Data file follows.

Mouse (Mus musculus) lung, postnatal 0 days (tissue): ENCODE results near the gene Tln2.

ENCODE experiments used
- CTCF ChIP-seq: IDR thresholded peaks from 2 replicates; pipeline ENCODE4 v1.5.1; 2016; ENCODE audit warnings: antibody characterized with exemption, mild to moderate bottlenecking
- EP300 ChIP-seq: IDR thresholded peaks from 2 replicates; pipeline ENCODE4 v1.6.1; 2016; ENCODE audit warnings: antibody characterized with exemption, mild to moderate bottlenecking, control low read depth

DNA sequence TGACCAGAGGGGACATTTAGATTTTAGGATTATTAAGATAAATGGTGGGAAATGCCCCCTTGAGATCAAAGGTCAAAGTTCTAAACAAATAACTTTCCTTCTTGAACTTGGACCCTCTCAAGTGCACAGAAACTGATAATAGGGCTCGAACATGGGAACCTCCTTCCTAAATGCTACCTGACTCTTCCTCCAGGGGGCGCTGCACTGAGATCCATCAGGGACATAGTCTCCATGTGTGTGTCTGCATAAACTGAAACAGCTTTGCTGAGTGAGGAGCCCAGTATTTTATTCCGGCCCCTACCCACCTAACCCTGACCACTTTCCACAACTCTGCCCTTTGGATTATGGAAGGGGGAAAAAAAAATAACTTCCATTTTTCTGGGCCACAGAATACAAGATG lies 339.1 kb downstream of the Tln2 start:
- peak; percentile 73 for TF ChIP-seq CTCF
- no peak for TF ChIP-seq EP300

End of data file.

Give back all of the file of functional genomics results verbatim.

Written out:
Mouse (Mus musculus) lung, postnatal 0 days (tissue): ENCODE results near the gene Tln2.

ENCODE experiments used
- CTCF ChIP-seq: IDR thresholded peaks from 2 replicates; pipeline ENCODE4 v1.5.1; 2016; ENCODE audit warnings: antibody characterized with exemption, mild to moderate bottlenecking
- EP300 ChIP-seq: IDR thresholded peaks from 2 replicates; pipeline ENCODE4 v1.6.1; 2016; ENCODE audit warnings: antibody characterized with exemption, mild to moderate bottlenecking, control low read depth

DNA sequence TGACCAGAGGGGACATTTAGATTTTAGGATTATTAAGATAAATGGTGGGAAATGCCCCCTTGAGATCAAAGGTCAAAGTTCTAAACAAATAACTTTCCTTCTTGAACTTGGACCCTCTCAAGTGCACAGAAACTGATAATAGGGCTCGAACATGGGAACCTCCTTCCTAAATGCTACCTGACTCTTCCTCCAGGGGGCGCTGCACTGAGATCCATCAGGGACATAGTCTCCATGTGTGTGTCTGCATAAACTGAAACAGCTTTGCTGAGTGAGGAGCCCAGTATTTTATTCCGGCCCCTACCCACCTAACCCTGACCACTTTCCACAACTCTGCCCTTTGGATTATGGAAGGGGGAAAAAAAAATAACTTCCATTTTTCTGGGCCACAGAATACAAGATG lies 339.1 kb downstream of the Tln2 start:
- peak; percentile 73 for TF ChIP-seq CTCF
- no peak for TF ChIP-seq EP300